Editorial: Still a way to go on equal pay in the sector

Emma Maier, deputy editor

If you're a young, bisexual, Asian woman with a disability (or, in fact, any of the above), don't expect equal pay for equal work in the voluntary sector. That's the stark message peering out from between the lines of Acevo's annual remuneration survey.

The research reinforces the findings of two recent Third Sector studies.

The National Trustee Survey conducted with nfpSynergy showed that 92 per cent of trustees are 'white British' and trustee boards are still dominated by older men (Third Sector, 16 August). Our poll of the chief executives of the top 50 fundraising charities found that only one is not white and only one has a disability (Third Sector, 22 March).

There are so few non-white chief executives that the Acevo researchers were unable to calculate a median salary for these groups. But the maximum salaries for each category are telling: more than £181,000 a year for white chief executives, compared with £91,000 for those who described themselves as Chinese (the next closest group) and £43,000 for Asian chief executives.

Chief executives with disabilities had median salaries £8,000 less than those without. But there is better news for gay and lesbian CEOs, whose median salary is £8,000 higher than their heterosexual colleagues. This doesn't tell the whole story, however. The median salary for bisexual chief execs trails behind and the maximum salary for both gay and lesbian and bisexual respondents was £50,000 lower than for heterosexuals.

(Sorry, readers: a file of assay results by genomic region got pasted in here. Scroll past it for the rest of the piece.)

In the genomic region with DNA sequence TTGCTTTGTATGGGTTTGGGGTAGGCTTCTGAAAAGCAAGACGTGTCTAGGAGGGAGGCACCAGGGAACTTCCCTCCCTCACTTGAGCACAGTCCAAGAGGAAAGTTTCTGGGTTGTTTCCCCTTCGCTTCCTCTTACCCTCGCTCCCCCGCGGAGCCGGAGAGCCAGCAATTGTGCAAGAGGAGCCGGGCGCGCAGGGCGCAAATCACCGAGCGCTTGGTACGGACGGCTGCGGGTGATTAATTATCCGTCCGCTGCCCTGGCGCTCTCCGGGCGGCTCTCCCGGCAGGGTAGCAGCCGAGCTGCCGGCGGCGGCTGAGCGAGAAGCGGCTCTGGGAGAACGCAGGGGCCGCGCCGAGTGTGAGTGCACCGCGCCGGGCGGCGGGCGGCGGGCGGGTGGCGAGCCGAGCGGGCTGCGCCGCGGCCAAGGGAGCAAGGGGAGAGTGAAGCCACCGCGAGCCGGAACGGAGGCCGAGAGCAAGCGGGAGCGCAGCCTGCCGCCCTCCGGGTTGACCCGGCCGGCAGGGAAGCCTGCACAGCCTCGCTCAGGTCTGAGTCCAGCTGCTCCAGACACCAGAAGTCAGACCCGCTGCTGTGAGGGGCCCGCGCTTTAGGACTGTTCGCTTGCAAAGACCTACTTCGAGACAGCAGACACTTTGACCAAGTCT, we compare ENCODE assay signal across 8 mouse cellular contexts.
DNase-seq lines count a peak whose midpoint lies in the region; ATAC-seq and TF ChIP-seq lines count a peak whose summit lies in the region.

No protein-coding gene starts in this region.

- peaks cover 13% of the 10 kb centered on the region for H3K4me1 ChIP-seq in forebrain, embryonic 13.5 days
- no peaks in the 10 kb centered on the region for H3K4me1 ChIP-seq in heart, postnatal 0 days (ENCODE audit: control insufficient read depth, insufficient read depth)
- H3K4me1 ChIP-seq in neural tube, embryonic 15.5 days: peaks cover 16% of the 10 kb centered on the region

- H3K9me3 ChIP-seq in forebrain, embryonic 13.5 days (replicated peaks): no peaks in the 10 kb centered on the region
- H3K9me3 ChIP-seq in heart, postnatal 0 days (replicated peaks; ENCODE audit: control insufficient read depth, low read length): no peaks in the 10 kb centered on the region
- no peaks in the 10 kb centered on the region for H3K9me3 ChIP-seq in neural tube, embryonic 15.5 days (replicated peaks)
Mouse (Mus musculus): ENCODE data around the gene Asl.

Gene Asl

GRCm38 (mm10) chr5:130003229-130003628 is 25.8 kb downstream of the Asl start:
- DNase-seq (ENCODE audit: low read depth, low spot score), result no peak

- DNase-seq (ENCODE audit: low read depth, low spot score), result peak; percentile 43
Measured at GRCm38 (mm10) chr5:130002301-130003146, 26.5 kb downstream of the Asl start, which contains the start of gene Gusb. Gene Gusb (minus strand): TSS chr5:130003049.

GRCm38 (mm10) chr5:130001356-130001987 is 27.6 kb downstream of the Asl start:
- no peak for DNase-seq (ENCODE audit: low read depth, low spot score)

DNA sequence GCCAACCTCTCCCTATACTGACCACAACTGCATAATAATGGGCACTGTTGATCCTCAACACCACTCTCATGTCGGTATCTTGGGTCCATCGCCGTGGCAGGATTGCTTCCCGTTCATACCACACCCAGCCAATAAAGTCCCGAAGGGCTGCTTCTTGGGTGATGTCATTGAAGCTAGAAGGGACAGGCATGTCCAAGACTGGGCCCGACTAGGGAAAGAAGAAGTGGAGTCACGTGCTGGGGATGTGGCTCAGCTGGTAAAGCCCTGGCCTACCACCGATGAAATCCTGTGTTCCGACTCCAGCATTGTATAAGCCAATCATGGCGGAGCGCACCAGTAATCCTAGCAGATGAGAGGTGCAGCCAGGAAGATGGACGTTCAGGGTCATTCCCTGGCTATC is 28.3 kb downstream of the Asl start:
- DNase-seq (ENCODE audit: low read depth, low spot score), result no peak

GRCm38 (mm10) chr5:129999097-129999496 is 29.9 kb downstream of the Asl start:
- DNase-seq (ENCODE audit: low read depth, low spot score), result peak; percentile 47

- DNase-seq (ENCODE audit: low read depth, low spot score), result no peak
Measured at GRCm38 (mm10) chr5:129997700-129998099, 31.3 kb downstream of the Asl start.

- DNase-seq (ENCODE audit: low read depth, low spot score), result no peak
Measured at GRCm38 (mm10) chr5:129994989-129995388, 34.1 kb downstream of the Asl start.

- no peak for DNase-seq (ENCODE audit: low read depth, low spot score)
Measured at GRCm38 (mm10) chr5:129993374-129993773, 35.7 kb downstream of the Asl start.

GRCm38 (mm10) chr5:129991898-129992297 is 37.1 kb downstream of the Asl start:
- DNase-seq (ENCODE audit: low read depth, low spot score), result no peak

Given the recent legislation on age discrimination, the results here are particularly pertinent. CEOs younger than 35 or older than 65 had significantly lower maximum salaries than their colleagues aged between 35 and 64 years old. The greatest variance was £119,000.

Those tempted to retort that younger chief executives should be paid less because they don't have as much experience should tread carefully.

It is now ability to do the job that counts, not age. Liberty chief executive Shami Chakrabarti is a case in point: voted winner in the chief executive category of last year's Britain's Most Admired Charities awards, the 37 year old is one of the most successful and best known voluntary sector leaders.

There is some light at the end of the tunnel. Three decades after the Sex Discrimination Act came in, there is almost gender equality for chief executives who work for charities with annual incomes of £250,000-£1m and £1m-£5m. Somehow, celebrations don't seem appropriate quite yet.

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